Stain Removal Chart
Most stains can be removed with a poultice.
A poultice is an absorbent material applied to a surface to draw out a stain. It can be a powder, paper or a gel. The most common poultices in use today are powders. A number of powders are very absorbent and are ideal for stain removal. Some typical powders used in poultices are the
clays and fullers earth
Sepiolite (hydrous magnesium silicate)
Clays and diatomaceous earth are usually the best. Do not use whiting or clays containing iron. When using acidic chemicals the acids will react with the iron and may cause yellowing of certain stone surfaces. It is best to purchase poultice powder materials from reputable suppliers of products for this purpose.
Some typical paper poultices are:
Paper poultices can be quite effective on mild stains. They are easier to apply than powder poultices and are also easier to remove. Gel poultices are usually thick chemical gels that are designed to be applied to a stain with the use of powders or papers. They work effectively with certain stains. When purchasing poultice materials ask if they contain stain removing chemicals or if they need to have chemicals added. Some powder and gel poultices contain chemicals and all you need to do is add water. Never mix additional chemicals with a poultice that contains its own chemical formulation.
APPLYING THE POULTICE
1. Identify the stain.
2. Clean the stained area to remove excess from the surface.
3. Wet the stained area with distilled water. Pre-wetting fills the pores of the stone with water -isolating the stain and accelerating the removal by the chemical.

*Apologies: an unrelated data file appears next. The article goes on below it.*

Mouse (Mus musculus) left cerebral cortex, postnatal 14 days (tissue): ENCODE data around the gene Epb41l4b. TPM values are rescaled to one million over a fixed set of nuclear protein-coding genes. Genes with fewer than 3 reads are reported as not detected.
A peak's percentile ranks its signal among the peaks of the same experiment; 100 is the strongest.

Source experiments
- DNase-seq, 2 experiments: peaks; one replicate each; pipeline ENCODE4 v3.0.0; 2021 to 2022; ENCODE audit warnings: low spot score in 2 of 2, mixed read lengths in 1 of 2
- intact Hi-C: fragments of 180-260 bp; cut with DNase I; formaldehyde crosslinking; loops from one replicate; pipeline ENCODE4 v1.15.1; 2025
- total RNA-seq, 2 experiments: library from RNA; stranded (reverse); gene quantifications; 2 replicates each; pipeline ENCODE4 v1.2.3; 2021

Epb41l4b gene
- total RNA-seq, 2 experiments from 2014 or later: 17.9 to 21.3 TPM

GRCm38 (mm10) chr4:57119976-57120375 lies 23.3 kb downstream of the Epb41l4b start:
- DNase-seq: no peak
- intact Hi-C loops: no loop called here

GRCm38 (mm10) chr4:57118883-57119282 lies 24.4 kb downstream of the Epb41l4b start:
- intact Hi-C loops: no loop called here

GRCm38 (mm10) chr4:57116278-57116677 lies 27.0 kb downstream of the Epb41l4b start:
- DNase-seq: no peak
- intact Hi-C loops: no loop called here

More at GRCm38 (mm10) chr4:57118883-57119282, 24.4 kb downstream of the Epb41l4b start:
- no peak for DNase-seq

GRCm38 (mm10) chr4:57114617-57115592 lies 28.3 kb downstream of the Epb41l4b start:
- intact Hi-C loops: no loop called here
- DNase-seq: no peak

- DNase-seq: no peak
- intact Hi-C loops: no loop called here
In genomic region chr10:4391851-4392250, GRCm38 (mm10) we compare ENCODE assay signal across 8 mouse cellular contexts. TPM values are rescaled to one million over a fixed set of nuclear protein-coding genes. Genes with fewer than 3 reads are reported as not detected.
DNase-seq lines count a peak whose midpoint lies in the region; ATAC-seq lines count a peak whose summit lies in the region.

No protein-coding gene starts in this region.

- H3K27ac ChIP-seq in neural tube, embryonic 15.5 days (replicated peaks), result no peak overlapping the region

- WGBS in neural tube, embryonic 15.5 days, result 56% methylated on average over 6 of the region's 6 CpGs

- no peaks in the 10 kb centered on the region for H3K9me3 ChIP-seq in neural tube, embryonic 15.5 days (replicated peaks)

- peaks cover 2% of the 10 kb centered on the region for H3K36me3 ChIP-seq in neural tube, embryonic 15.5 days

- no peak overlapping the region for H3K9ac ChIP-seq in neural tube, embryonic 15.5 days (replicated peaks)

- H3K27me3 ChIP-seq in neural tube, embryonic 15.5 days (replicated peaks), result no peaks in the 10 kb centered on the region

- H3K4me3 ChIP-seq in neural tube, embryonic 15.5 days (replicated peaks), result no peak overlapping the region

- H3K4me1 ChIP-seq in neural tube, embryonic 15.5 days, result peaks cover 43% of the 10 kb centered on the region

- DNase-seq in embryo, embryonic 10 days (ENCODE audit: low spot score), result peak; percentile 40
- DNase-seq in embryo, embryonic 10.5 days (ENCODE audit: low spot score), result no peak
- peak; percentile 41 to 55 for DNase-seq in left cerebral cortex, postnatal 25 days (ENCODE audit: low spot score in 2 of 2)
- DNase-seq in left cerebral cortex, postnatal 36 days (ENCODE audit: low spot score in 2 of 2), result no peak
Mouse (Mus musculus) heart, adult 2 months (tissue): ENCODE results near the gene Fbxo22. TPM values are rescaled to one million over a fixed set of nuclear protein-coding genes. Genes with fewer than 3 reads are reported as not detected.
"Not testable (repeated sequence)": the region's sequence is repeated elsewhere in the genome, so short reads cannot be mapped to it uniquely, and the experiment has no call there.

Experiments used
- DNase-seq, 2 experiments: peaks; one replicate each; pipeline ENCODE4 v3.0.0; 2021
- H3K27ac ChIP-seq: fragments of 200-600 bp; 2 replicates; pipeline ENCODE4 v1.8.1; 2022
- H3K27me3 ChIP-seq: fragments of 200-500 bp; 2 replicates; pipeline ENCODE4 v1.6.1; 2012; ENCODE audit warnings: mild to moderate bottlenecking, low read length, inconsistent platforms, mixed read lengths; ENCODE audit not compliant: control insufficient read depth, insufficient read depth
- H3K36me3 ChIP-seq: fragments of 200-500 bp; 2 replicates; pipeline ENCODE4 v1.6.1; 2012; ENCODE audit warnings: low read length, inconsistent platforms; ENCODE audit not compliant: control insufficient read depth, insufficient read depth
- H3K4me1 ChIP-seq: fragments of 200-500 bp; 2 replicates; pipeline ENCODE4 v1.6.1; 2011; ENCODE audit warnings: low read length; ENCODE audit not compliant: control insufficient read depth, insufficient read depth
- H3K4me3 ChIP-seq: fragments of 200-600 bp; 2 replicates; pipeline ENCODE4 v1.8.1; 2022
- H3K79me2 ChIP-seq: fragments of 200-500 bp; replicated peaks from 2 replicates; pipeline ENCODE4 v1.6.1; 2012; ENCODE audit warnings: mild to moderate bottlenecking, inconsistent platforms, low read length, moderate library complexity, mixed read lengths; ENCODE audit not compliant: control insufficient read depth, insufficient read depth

4. Prepare the poultice. If a powder is to be used, pre-mix the powder and the chemical of choice into a thick paste, the consistency of peanut butter. In other words, wet it enough so that it does not run. If a paper poultice is to be used, soak the paper in the chemical. Lift the paper out of the chemical until it stops dripping.
5. Apply the poultice to the stain being careful not to spill any on the non-stained areas. Apply approximately one-quarter-inch thick overlapping the stain area by about one inch.
6. Cover the poultice with plastic (food wrap works great). Tape the plastic down to seal the edges. Allow the poultice to dry thoroughly. This is a very important step. The drying of the poultice is what pulls the stain from the stone into the poultice material. If the poultice is not allowed to dry, the stain may not be removed. Drying usually takes from 24 to 48 hours.
7. After 24 to 48 hours, remove the plastic.
8. Remove the poultice from the stain. Rinse with distilled water and buff dry with a soft cloth. If the stain is not removed, apply the poultice again. It may take up to five applications for difficult stains.
9. Some chemicals may etch the marble surface. If this occurs, then apply polishing powder and buff with a piece of soft cloth to restore the shine.